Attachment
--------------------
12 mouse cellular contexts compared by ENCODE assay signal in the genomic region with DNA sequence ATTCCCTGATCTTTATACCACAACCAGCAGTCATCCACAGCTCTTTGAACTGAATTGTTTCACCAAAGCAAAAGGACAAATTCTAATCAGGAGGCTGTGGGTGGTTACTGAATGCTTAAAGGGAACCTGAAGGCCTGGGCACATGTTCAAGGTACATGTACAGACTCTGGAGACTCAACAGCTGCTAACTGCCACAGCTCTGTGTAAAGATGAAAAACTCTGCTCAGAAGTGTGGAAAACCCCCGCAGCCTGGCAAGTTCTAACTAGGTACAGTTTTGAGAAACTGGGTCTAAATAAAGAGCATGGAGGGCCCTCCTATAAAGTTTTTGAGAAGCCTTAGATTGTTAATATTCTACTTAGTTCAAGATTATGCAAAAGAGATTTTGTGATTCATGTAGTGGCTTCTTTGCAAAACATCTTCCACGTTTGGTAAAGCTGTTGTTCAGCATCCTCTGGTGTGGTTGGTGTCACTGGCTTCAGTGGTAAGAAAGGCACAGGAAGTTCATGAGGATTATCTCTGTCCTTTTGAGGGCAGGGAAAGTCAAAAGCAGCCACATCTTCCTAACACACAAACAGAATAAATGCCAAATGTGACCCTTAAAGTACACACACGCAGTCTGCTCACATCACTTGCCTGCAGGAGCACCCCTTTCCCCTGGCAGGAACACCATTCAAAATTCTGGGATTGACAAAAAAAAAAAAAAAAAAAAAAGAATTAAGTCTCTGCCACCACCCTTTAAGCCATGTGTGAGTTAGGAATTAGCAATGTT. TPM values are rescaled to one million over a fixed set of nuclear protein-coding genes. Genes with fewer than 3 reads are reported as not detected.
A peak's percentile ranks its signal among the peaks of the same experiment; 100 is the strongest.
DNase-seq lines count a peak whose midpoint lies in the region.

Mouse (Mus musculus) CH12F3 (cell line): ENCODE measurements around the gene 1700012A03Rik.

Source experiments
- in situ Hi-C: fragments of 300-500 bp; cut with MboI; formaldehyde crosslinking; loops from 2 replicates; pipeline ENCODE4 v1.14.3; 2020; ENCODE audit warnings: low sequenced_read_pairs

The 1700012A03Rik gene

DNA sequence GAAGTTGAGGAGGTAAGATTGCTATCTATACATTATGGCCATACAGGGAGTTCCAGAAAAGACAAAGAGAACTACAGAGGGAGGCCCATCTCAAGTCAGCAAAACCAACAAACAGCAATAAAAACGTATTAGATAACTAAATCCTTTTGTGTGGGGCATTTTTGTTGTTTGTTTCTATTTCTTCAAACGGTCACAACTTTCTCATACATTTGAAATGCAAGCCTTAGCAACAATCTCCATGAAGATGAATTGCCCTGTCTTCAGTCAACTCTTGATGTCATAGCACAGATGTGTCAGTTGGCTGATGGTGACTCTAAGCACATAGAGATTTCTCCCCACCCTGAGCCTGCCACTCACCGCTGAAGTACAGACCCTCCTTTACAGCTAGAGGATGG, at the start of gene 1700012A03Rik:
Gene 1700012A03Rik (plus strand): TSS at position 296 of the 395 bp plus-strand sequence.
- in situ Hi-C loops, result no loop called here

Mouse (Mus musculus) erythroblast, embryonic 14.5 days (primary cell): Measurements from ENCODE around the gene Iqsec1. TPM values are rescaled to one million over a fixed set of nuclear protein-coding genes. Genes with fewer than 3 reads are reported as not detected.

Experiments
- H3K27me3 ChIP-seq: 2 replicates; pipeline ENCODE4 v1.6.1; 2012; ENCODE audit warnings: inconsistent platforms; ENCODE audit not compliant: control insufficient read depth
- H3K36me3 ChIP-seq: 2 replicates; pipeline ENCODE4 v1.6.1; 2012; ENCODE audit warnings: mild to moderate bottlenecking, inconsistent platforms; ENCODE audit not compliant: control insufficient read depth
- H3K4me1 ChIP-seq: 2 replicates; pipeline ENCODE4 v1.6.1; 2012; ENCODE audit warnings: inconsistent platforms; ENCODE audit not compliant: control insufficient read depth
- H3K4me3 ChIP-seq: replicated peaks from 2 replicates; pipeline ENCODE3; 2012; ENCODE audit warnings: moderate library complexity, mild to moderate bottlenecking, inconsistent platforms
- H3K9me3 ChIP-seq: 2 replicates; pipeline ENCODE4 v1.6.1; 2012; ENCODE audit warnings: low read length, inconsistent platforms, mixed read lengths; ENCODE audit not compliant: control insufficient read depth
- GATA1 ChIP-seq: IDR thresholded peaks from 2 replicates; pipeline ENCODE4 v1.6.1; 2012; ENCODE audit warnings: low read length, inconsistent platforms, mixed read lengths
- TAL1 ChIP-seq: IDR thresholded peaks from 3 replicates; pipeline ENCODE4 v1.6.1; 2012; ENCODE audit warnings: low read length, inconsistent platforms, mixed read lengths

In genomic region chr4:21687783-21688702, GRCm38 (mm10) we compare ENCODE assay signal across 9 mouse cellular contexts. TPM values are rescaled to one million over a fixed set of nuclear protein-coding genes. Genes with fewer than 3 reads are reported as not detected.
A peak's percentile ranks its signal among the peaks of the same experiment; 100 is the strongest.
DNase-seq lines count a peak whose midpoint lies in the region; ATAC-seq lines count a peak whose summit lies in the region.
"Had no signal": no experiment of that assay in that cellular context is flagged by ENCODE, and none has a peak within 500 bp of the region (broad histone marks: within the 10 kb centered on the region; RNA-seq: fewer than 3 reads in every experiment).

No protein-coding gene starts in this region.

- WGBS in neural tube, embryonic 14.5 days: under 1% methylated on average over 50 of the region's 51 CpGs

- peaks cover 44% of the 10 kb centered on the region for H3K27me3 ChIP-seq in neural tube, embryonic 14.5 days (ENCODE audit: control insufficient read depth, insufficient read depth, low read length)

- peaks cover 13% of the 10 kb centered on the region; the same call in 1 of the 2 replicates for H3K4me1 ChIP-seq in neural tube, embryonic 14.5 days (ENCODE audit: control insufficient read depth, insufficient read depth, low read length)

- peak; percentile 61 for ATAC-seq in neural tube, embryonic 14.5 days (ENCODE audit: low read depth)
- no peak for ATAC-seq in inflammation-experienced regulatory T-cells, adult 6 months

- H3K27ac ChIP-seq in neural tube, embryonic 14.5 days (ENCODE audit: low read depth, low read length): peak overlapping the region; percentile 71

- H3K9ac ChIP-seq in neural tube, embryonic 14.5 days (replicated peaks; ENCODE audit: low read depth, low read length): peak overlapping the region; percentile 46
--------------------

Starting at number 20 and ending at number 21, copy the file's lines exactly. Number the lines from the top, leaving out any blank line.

In genomic region chr4:21687783-21688702, GRCm38 (mm10) we compare ENCODE assay signal across 9 mouse cellular contexts. TPM values are rescaled to one million over a fixed set of nuclear protein-coding genes. Genes with fewer than 3 reads are reported as not detected.
A peak's percentile ranks its signal among the peaks of the same experiment; 100 is the strongest.